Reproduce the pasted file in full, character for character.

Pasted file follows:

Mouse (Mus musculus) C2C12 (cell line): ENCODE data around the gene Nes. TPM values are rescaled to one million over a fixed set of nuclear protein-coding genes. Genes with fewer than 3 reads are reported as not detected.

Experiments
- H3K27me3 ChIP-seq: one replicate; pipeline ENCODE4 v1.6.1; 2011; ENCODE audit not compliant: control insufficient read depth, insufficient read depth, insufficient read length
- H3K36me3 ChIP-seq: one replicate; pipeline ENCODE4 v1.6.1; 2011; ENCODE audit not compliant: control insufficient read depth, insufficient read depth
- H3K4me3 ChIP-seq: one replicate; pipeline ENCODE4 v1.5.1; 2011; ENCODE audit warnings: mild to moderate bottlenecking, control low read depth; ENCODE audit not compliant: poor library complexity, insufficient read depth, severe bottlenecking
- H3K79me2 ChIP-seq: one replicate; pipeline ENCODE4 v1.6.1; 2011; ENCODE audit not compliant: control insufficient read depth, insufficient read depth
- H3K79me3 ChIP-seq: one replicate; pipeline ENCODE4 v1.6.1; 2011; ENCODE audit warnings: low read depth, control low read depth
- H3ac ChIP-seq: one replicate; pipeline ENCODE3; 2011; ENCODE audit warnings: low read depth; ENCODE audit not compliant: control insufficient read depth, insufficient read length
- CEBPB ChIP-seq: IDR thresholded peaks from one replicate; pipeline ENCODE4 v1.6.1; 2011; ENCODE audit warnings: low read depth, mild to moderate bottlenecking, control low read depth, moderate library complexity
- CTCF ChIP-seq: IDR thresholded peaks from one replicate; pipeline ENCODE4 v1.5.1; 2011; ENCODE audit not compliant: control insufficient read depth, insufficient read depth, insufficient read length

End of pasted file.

Mouse (Mus musculus) C2C12 (cell line): ENCODE data around the gene Nes. TPM values are rescaled to one million over a fixed set of nuclear protein-coding genes. Genes with fewer than 3 reads are reported as not detected.

Experiments
- H3K27me3 ChIP-seq: one replicate; pipeline ENCODE4 v1.6.1; 2011; ENCODE audit not compliant: control insufficient read depth, insufficient read depth, insufficient read length
- H3K36me3 ChIP-seq: one replicate; pipeline ENCODE4 v1.6.1; 2011; ENCODE audit not compliant: control insufficient read depth, insufficient read depth
- H3K4me3 ChIP-seq: one replicate; pipeline ENCODE4 v1.5.1; 2011; ENCODE audit warnings: mild to moderate bottlenecking, control low read depth; ENCODE audit not compliant: poor library complexity, insufficient read depth, severe bottlenecking
- H3K79me2 ChIP-seq: one replicate; pipeline ENCODE4 v1.6.1; 2011; ENCODE audit not compliant: control insufficient read depth, insufficient read depth
- H3K79me3 ChIP-seq: one replicate; pipeline ENCODE4 v1.6.1; 2011; ENCODE audit warnings: low read depth, control low read depth
- H3ac ChIP-seq: one replicate; pipeline ENCODE3; 2011; ENCODE audit warnings: low read depth; ENCODE audit not compliant: control insufficient read depth, insufficient read length
- CEBPB ChIP-seq: IDR thresholded peaks from one replicate; pipeline ENCODE4 v1.6.1; 2011; ENCODE audit warnings: low read depth, mild to moderate bottlenecking, control low read depth, moderate library complexity
- CTCF ChIP-seq: IDR thresholded peaks from one replicate; pipeline ENCODE4 v1.5.1; 2011; ENCODE audit not compliant: control insufficient read depth, insufficient read depth, insufficient read length